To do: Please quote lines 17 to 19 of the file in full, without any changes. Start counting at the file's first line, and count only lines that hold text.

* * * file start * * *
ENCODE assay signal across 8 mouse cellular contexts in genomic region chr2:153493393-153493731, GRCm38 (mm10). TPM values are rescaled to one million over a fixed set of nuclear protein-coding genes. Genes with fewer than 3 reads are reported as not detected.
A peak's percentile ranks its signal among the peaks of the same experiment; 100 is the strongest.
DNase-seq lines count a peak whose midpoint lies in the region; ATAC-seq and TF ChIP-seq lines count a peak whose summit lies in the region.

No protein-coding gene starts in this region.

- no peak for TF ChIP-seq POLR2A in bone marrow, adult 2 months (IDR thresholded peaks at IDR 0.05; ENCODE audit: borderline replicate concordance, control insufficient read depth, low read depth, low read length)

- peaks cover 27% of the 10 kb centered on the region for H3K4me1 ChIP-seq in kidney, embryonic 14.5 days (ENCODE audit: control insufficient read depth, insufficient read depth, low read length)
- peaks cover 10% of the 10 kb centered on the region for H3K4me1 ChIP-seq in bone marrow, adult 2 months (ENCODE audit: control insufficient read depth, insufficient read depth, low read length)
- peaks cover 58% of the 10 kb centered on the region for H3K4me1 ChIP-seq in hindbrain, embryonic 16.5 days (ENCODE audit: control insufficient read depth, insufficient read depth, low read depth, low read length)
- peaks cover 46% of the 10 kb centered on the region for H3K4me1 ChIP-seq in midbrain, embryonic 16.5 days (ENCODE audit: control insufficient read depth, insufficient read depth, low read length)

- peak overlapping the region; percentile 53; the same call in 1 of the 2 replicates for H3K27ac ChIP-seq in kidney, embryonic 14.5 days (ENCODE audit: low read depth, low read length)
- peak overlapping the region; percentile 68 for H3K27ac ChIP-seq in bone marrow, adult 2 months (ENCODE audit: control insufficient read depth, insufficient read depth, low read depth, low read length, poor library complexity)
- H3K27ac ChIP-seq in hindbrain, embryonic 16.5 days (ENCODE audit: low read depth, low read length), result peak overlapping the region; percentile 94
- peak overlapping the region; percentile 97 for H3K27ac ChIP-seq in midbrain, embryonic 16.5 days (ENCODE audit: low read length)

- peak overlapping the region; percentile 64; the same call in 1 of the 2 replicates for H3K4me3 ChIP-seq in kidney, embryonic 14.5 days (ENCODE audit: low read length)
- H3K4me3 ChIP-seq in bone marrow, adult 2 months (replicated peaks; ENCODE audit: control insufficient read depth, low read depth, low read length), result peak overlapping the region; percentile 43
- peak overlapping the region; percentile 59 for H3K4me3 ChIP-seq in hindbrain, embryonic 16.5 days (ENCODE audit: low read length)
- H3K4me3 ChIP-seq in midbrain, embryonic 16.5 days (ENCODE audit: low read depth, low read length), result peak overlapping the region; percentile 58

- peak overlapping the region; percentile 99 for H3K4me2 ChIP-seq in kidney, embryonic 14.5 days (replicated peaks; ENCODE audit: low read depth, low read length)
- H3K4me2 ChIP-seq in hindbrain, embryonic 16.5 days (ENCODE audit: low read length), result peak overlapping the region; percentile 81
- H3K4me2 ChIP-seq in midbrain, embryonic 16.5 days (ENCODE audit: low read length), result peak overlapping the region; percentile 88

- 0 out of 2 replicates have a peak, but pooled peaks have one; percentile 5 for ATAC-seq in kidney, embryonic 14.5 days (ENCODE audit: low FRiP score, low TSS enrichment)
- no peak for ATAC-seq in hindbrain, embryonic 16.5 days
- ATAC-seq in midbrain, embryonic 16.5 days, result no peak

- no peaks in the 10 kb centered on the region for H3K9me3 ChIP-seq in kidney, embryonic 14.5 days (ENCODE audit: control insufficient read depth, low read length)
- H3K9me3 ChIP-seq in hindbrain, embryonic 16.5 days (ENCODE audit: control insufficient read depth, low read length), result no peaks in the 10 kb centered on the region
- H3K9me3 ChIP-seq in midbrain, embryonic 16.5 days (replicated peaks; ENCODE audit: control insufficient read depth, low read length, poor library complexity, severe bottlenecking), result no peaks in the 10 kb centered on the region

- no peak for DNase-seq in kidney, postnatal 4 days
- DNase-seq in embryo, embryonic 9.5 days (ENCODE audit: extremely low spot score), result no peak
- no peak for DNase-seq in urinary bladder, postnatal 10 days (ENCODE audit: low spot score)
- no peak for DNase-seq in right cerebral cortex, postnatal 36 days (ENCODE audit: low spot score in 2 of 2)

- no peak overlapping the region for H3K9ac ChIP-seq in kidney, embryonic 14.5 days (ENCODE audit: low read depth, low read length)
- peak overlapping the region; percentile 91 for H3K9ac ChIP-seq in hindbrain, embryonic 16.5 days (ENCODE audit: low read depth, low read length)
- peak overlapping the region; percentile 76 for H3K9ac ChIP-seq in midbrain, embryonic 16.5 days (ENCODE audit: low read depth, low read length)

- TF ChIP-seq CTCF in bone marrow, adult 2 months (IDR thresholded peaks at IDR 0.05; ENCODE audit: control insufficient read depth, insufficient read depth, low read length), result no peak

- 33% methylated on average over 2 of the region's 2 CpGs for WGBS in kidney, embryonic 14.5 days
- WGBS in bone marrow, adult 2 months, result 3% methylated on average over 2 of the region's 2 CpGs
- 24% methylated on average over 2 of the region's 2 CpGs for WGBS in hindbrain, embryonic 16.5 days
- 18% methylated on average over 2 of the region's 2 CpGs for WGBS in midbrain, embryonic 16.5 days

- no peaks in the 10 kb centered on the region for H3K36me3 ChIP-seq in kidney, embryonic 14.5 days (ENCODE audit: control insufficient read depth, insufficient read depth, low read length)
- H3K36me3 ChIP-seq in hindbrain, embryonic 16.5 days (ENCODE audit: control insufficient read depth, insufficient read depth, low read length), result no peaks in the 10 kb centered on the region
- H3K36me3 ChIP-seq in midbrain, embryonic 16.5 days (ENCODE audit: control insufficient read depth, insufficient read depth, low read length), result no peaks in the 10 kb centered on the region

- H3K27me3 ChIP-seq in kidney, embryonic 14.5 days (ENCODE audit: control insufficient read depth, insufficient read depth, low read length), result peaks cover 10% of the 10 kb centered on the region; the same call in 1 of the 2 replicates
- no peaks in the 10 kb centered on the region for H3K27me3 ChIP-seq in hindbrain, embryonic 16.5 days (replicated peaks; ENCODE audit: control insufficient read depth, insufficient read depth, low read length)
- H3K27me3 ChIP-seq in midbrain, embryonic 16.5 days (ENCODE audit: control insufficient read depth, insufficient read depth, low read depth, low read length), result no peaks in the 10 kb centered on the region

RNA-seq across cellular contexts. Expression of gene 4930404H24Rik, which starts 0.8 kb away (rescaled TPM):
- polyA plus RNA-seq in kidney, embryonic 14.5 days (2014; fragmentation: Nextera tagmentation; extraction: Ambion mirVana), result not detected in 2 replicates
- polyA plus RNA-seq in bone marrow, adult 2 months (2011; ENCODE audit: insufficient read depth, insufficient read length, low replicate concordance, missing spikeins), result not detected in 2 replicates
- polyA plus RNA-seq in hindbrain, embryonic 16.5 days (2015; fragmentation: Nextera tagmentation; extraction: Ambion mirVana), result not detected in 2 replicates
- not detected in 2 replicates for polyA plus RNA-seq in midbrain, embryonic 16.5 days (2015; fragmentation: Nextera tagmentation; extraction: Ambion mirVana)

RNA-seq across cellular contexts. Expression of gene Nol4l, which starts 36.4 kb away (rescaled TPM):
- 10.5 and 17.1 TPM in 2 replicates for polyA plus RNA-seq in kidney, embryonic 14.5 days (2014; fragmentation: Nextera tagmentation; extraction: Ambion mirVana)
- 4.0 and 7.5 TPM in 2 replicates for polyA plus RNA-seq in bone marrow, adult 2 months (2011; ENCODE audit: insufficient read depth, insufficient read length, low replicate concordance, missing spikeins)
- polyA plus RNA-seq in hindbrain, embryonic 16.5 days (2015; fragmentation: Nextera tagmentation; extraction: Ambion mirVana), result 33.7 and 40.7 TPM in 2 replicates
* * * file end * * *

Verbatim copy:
- H3K4me3 ChIP-seq in midbrain, embryonic 16.5 days (ENCODE audit: low read depth, low read length), result peak overlapping the region; percentile 58

- peak overlapping the region; percentile 99 for H3K4me2 ChIP-seq in kidney, embryonic 14.5 days (replicated peaks; ENCODE audit: low read depth, low read length)
- H3K4me2 ChIP-seq in hindbrain, embryonic 16.5 days (ENCODE audit: low read length), result peak overlapping the region; percentile 81